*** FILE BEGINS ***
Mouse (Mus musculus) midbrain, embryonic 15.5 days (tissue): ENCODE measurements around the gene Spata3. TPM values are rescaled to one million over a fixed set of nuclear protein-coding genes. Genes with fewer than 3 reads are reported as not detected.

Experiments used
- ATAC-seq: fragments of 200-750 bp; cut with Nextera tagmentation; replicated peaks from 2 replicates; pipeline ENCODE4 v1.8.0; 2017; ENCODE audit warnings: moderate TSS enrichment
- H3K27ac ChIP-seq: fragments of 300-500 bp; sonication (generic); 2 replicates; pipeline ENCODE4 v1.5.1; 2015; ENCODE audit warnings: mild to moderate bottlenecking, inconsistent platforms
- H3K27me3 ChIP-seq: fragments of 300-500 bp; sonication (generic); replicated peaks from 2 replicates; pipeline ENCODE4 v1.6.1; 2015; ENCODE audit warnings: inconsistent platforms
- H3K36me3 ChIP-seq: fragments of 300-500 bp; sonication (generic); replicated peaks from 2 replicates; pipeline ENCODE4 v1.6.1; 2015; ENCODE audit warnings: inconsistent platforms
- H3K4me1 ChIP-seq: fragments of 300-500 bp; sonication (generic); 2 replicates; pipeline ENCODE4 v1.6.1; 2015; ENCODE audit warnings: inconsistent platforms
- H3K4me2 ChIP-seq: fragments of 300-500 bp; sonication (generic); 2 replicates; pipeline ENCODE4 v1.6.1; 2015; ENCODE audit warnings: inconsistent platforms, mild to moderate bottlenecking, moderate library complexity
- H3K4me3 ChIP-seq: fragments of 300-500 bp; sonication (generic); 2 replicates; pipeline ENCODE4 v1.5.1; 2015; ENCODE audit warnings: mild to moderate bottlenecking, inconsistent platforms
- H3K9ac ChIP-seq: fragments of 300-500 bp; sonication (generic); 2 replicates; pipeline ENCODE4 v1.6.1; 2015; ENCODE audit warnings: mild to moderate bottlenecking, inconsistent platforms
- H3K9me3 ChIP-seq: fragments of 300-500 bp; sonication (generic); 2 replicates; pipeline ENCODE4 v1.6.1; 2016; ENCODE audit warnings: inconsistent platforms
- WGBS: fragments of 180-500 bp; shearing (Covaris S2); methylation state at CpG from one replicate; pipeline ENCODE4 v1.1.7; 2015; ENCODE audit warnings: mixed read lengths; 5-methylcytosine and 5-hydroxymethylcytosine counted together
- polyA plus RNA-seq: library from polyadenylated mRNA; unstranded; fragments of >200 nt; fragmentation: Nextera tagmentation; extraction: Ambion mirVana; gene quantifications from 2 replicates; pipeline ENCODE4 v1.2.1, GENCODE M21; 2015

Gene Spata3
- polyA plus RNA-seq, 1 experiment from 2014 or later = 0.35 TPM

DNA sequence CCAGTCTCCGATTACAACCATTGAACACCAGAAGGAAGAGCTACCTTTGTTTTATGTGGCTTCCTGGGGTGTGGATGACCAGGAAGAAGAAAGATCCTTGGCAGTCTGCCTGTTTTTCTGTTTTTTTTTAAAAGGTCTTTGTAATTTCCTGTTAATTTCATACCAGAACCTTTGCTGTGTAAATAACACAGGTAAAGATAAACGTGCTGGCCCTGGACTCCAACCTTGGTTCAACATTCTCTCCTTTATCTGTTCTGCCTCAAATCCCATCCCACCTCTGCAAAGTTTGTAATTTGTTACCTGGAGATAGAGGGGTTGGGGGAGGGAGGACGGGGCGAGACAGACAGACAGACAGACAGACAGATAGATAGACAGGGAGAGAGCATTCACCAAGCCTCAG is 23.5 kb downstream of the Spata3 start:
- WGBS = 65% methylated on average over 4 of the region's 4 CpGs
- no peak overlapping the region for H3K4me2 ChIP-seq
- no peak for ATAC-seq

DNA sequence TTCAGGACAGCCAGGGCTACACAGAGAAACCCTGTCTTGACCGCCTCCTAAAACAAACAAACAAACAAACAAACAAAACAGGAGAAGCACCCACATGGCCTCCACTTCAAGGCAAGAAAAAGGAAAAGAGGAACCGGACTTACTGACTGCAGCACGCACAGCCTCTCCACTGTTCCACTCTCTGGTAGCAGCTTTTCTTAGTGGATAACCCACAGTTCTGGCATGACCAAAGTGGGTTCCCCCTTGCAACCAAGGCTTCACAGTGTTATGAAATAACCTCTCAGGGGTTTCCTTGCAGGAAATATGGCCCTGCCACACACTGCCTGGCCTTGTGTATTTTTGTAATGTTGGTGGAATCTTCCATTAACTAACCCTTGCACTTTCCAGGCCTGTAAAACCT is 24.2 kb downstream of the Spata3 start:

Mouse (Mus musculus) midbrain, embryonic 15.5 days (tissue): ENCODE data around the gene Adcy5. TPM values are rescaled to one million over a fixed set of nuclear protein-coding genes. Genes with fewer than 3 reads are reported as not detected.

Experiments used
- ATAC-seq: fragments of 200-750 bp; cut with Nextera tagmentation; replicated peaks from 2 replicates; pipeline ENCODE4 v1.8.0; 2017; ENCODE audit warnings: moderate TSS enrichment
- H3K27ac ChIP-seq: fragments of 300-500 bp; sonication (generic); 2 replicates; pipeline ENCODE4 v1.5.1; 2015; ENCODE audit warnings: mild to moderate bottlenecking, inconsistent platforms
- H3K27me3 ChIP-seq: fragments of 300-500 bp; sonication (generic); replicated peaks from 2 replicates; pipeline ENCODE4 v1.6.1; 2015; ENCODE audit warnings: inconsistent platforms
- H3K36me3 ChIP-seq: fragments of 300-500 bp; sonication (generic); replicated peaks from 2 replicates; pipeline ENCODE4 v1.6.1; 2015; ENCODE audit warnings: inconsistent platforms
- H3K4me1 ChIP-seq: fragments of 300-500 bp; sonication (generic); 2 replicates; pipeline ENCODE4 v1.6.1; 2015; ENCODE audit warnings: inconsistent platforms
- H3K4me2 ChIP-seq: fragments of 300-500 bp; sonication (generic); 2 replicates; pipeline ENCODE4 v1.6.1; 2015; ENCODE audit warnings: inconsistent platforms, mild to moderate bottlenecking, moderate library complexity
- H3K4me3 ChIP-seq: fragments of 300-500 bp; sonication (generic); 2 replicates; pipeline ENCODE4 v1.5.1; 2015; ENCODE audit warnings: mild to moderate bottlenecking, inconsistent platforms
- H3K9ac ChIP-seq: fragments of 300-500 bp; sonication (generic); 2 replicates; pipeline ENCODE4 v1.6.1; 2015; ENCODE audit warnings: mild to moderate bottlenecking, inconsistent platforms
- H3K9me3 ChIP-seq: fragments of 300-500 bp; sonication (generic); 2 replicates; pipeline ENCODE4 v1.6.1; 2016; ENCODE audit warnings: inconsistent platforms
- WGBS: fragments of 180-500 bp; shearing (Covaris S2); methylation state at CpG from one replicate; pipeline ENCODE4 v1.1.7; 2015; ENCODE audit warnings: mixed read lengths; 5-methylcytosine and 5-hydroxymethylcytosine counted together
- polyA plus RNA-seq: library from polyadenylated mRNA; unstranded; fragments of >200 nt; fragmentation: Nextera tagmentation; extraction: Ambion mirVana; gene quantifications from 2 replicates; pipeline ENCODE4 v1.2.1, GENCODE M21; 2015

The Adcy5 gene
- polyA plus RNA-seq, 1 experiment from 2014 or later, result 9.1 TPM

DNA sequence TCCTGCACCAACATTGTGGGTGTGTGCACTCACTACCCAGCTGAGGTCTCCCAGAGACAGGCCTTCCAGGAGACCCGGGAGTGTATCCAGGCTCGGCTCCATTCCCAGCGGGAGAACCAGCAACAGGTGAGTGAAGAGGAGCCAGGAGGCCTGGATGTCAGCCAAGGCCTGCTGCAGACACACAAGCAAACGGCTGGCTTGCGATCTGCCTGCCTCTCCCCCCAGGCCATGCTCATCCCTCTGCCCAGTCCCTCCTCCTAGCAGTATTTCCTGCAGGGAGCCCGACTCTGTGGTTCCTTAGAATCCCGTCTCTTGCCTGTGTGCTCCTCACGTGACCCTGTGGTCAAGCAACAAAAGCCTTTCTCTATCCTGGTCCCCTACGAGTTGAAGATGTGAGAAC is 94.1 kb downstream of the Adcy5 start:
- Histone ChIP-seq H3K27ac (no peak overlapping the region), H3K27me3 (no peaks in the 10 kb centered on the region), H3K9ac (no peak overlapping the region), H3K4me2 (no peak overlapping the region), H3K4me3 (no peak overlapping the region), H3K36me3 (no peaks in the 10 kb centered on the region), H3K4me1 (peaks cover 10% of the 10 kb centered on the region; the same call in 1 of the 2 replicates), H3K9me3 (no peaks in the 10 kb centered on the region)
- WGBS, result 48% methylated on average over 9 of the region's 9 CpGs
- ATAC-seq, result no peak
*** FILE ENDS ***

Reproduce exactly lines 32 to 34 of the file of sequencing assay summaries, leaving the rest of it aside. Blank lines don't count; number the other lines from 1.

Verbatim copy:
- WGBS: fragments of 180-500 bp; shearing (Covaris S2); methylation state at CpG from one replicate; pipeline ENCODE4 v1.1.7; 2015; ENCODE audit warnings: mixed read lengths; 5-methylcytosine and 5-hydroxymethylcytosine counted together
- polyA plus RNA-seq: library from polyadenylated mRNA; unstranded; fragments of >200 nt; fragmentation: Nextera tagmentation; extraction: Ambion mirVana; gene quantifications from 2 replicates; pipeline ENCODE4 v1.2.1, GENCODE M21; 2015

The Adcy5 gene